Operation Market Garden, September 1944: The Allies attempt to capture several strategically important bridges in the Netherlands in the hope of breaking the German lines. However, mismanagement and poor planning result in its failure.
Tells the story of the D-Day invasion of Normandy in WWII. There are dozens of characters, some seen only briefly, who together weave the story of five separate invasion points that made up the operation.Written by
John Vogel <email@example.com>
When the ships are about to begin bombarding the beaches you see a group of planes fly by the camera. These are Douglas Sky Raiders, which did not see service until the late 1940s. See more »
[Millen plays the bagpipes as British troops march toward the Germans]
There it is, he's at it again! Have you ever heard such a racket in all your life?
Yeah, it takes an Irishman to play the pipes.
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There is a 20-second overture on a black screen, no 20th Century Fox logo (in spite of this being one of their most expensive productions), and a six-minute cold open before the title is displayed. Apart from the title, there are no credits at the beginning of the film. All cast and crew credits are at the end of the film. See more »
'The Longest Day' is perhaps the greatest dramatic record of one of the defining moments in world history. After the intimacy of 'Saving Private Ryan', many critics have accused it of being a 'sanitized' version of the Normandy Invasion, but it is a different kind of film, entirely! While Steven Speilberg's aim was to personalize the horror facing the first wave of troops to hit the beach, Producer Darryl F. Zanuck, a D-Day vet, himself, wanted to create a mosaic of the myriad of personalities, events, and experiences that shaped the day. It is a film that looks objectively at all the forces who fought this epic battle, wisely casting major stars of each country to portray actual and fictitious characters. This was a bold move at the time, as subtitles are used extensively, giving the film has a uniquely international flavor. This is not your usual war film with 'American actors doing funny accents'!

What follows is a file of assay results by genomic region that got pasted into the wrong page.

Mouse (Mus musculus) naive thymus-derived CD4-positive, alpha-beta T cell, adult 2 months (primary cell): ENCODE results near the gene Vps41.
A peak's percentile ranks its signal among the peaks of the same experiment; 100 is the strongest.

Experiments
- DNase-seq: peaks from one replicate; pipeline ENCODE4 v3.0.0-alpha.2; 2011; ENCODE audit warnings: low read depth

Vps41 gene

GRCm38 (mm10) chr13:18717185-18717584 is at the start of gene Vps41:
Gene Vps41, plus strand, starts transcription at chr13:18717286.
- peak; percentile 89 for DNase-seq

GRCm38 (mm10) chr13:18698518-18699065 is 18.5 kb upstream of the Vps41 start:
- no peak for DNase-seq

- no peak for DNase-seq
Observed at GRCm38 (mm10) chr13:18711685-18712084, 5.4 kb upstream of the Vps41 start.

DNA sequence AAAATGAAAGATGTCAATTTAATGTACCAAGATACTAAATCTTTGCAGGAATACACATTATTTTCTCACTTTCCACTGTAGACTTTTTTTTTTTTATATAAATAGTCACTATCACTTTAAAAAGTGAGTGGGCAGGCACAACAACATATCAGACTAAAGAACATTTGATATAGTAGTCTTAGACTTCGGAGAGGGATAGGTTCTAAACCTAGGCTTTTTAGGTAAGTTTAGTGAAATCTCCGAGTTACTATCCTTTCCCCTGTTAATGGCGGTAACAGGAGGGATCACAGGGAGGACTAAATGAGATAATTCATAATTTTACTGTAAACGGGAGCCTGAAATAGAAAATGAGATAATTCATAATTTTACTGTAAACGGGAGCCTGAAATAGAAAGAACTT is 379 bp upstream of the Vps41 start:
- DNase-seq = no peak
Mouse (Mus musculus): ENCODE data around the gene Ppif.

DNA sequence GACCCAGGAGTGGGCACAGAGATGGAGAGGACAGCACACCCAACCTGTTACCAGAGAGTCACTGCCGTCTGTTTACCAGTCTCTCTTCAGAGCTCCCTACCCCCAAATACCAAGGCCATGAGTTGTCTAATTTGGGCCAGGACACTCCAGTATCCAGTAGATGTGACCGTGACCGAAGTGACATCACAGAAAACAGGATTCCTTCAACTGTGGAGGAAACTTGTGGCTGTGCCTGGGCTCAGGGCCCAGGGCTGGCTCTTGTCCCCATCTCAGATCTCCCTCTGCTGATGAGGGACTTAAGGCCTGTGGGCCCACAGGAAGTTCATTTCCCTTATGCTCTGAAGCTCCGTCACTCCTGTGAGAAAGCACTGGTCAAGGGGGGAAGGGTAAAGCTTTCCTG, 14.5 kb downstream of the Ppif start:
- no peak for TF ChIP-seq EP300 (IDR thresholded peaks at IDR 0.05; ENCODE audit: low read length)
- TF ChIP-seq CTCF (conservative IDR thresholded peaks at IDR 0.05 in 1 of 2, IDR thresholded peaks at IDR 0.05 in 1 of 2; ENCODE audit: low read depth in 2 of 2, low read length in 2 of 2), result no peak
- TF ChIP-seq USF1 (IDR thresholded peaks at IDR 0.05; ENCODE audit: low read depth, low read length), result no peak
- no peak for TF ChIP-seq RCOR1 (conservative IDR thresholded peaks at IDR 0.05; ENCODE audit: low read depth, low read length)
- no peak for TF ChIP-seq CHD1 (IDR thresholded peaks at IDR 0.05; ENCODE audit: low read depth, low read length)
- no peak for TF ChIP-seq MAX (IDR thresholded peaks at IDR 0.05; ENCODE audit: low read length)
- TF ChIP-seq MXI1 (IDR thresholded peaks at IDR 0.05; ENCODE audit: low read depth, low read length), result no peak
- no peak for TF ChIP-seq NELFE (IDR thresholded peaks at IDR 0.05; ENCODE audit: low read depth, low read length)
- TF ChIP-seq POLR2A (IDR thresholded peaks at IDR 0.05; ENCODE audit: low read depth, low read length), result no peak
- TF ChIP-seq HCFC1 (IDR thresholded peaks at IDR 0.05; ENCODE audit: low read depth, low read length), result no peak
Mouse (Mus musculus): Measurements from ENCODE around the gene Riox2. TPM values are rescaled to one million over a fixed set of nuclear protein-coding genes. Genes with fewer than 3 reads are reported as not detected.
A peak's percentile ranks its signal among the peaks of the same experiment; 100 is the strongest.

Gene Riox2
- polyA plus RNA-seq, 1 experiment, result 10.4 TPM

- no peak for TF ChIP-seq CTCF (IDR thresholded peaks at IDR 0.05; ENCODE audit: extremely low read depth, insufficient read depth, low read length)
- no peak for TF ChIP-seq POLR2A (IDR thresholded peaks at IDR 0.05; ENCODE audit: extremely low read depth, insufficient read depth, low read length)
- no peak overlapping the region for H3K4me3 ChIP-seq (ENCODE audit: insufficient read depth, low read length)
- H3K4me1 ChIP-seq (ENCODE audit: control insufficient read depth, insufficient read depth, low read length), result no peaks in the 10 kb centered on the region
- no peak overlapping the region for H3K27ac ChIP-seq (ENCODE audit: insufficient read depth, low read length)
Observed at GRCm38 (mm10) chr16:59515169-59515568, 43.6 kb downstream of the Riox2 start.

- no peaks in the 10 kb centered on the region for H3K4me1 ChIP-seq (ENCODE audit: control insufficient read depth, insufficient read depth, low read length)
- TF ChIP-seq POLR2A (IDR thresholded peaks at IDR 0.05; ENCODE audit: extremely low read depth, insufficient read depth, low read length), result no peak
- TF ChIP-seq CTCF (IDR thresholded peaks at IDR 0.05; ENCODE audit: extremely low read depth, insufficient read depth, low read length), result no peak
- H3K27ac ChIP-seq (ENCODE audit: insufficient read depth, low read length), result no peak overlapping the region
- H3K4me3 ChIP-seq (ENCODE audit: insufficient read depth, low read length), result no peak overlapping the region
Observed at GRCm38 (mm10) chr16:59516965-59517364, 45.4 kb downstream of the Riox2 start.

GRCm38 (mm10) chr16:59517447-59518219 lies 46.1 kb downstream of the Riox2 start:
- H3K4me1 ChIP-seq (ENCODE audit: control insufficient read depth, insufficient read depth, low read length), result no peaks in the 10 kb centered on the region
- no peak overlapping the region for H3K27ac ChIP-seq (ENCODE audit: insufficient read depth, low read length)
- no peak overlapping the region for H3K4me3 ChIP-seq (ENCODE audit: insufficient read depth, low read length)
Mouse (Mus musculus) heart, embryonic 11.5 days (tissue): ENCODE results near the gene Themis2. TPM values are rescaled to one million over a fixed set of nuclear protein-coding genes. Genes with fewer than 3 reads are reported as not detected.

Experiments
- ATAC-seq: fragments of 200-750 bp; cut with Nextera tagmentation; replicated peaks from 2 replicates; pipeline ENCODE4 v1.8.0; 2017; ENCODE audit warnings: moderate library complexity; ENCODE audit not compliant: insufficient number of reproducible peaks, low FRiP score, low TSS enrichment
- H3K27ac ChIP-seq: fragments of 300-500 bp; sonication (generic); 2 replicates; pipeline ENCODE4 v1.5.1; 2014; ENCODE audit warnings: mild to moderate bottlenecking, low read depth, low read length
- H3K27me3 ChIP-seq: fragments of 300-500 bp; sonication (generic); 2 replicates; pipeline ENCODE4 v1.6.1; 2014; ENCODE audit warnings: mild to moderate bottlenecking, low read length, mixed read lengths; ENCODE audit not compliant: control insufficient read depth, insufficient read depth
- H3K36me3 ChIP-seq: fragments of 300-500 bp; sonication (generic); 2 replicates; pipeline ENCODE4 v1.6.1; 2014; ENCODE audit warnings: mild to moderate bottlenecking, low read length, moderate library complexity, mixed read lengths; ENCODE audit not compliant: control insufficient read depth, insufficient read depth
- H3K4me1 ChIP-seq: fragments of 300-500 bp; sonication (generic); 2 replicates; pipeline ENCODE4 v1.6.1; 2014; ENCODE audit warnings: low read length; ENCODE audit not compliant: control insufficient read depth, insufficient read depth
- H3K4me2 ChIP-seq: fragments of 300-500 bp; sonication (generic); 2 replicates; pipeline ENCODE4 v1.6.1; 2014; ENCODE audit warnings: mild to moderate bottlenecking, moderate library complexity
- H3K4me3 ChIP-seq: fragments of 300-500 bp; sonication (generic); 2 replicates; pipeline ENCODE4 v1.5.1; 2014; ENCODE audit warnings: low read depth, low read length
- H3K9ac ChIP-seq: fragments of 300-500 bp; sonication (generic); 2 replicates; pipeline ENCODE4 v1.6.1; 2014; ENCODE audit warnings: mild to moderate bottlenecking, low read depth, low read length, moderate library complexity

There are many standout performances; a few that deserve particular recognition are Richard Burton's war-weary RAF pilot, the last survivor of his original squadron; Dietmar Schönherr as one of the few remaining Luftwaffe pilots, faced with the impossible order of stopping the invasion with two airplanes; Jeffrey Hunter, a young sergeant who is 'Dear John'ed and faces the horrendous Omaha landing; a pre-James Bond Sean Connery as a cocky Irish infantryman; Red Buttons, as a paratrooper whose chute snags on a church tower, and is forced to view the carnage as Germans annihilate jumpers dropping into a French town square; and John Wayne (himself a war film icon), as Lieutenant Colonel Benjamin Vandervoort, the Airborne commander, who impatiently waits for the 'Go' order, then breaks his ankle jumping into Normandy.
Filled with drama, humor, and pathos, 'The Longest Day' works on many levels, and is never dull! Over forty years after its initial release, it's semi-documentary style still seems as fresh and engrossing as ever, and works equally well viewed by itself, or paired with 'Saving Private Ryan'.
It should be an essential part of your film library!
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